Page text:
She was guilty, but not condemned. After the scribes and Pharisees dropped their stones, the woman once standing in the middle was now face-to-face with Jesus. “Neither do I condemn you. Go, and from now on do not sin any more.” Though she was guilty, Jesus’ words allowed her to drop the hard stones of self-hatred. She had committed adultery, but she was not an adulteress—she was a daughter of God. Mercy and acceptance, not condemnation and shame, transforms the human heart.
I read of a culture where when one is found guilty, rather than shaming and excluding, the guilty one is encircled by the community. Hands are gently placed on the offender while members speak words of affirmation, love, and acceptance to the one standing in the middle. This gracious act allows the guilty one to recover, reconcile, and return to the community.
When our children are guilty, we should mirror Jesus and resist the wasteland of shaming. Dr. Brown warns: "Shame [is] highly correlated with addiction, depression, eating disorders, violence, bullying and aggression." With her own children, she acknowledges the guilt—sin or mistake—and then gently guides the child through it: "The first thing I try to say is, 'You made a mistake. You're human. You're okay. I love you. You're going to get through this.'” Never, “You are a mistake.”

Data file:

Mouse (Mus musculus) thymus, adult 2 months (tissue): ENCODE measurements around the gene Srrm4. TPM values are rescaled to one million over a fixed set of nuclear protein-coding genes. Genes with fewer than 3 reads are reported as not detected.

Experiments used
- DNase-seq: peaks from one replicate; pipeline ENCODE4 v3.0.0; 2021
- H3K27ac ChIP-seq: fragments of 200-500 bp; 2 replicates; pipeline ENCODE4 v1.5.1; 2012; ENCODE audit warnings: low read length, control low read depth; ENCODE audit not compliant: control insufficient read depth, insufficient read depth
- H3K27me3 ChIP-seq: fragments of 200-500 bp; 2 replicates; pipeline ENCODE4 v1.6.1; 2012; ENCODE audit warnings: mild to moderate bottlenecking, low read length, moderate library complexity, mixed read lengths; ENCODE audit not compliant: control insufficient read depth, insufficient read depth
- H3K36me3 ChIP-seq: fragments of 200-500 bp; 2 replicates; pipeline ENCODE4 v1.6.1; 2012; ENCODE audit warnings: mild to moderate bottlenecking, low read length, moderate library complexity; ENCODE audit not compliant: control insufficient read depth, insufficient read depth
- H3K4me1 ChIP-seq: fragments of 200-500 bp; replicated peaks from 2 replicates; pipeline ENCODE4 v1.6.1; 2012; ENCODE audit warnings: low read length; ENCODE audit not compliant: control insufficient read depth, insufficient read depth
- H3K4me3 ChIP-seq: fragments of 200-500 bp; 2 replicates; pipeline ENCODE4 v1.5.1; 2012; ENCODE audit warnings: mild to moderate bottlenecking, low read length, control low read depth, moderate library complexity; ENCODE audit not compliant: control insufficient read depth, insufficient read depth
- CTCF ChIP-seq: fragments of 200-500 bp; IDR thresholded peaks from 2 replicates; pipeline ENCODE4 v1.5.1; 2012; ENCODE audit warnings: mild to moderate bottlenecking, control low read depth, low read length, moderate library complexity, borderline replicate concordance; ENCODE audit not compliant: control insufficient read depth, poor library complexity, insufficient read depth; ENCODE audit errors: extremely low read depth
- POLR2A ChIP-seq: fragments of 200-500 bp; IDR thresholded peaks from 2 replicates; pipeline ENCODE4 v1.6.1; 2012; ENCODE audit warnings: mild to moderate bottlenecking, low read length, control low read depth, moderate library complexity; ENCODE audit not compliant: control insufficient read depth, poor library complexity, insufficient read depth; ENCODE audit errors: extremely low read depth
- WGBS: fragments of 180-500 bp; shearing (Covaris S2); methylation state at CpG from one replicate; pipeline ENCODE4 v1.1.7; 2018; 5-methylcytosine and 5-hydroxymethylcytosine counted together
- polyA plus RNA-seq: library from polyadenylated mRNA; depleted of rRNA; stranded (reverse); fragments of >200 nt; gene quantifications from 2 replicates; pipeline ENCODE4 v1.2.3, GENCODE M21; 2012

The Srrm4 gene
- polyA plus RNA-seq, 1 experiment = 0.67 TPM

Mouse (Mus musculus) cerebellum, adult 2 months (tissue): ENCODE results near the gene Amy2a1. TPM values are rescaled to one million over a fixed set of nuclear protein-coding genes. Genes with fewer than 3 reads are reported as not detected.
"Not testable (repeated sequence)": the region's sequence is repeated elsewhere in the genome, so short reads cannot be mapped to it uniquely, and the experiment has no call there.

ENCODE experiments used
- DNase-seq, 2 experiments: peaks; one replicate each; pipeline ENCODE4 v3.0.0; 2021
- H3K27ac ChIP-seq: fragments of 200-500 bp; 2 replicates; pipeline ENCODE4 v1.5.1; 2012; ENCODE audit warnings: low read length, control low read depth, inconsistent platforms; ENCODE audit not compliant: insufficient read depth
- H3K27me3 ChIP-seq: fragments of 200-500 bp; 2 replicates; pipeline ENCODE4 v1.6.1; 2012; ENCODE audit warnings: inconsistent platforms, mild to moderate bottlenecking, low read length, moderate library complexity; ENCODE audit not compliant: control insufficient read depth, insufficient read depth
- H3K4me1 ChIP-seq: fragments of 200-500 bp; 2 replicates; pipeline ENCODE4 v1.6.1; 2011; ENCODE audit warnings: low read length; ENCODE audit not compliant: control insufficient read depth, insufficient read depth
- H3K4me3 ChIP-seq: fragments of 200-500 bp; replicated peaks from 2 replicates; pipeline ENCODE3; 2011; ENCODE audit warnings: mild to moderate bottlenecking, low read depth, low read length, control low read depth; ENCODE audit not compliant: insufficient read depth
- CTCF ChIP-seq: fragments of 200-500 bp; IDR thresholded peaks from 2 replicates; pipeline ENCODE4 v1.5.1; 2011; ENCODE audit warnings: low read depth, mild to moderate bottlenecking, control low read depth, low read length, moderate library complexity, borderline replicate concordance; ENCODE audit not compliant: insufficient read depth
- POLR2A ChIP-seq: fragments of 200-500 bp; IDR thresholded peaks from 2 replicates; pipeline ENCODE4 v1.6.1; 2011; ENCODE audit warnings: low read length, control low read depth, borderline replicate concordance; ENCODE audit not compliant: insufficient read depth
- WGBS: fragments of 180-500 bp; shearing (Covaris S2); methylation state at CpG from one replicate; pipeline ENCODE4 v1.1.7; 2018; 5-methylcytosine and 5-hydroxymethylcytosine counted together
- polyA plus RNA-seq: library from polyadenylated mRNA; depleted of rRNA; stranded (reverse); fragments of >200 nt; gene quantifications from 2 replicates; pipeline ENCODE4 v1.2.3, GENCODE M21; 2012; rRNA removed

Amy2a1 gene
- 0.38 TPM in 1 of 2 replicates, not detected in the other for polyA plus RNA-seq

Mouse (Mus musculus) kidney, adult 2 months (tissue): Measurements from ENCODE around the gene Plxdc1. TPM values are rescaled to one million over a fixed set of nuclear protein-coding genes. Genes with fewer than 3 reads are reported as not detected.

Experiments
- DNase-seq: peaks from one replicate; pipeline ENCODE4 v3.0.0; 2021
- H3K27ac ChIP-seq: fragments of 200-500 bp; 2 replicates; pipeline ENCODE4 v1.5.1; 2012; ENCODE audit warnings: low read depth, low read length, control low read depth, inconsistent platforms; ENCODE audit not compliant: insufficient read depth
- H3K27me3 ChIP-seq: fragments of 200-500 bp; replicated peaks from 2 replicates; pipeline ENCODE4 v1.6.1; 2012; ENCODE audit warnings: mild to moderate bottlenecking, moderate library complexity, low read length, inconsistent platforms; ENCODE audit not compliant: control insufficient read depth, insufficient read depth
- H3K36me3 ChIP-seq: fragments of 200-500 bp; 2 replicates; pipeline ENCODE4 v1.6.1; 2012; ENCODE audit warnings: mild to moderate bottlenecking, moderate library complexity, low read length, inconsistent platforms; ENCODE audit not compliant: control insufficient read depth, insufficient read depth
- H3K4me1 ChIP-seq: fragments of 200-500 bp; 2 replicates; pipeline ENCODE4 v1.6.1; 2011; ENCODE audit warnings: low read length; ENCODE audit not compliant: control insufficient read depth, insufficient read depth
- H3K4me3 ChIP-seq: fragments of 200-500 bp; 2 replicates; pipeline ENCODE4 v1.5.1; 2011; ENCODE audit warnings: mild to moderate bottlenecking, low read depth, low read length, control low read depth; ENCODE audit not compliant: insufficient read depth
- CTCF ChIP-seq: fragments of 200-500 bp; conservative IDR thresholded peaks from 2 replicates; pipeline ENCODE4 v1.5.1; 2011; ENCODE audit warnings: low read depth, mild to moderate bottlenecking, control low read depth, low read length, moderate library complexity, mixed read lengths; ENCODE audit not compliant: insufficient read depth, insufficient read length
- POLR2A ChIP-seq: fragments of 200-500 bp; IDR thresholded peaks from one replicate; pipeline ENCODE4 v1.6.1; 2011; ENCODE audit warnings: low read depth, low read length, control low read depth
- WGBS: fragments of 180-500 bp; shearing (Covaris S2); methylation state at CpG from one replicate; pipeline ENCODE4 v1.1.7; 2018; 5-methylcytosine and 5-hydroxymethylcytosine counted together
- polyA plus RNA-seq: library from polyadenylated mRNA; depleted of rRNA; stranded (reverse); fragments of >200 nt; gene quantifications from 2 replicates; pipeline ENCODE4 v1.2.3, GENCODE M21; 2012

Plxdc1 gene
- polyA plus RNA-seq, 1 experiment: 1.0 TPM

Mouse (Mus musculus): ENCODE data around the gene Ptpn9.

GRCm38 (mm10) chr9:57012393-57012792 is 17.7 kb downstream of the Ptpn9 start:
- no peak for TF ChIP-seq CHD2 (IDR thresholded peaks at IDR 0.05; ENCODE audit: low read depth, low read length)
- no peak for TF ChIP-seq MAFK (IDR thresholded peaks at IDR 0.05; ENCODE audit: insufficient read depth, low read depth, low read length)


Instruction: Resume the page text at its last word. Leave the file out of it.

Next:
We name grace in the domestic church when we encircle our children with words of affirmation and unconditional love—no matter their offense. We name grace as we help our children understand sin as going against God’s will and one’s true self. We name grace as we gently lead our children out of the darkness of condemnation into the new life of forgiveness, reconciliation, and redemption. We name grace as we model that everything in life is rubbish compared to the supreme good of knowing Christ Jesus, who is Mercy.
We are all guilty. Yet Jesus neither condemns nor shames. Jesus never looks down to point a finger in condemnation, but bends down to write with mercy. Jesus respectfully, lovingly, lifts us up and invites us back into relationship, into community—into wholeness. The truth is we are all unworthy, but when He says the Word, our souls shall be healed—standing in the middle of God’s love. Now, that’s good news!
The blog on this page presents reflections on the Sunday readings through the lens of a parent/grandparent, aiding leaders of the domestic church in their vital task as “first heralds” or “first preachers” of the Good News in the home.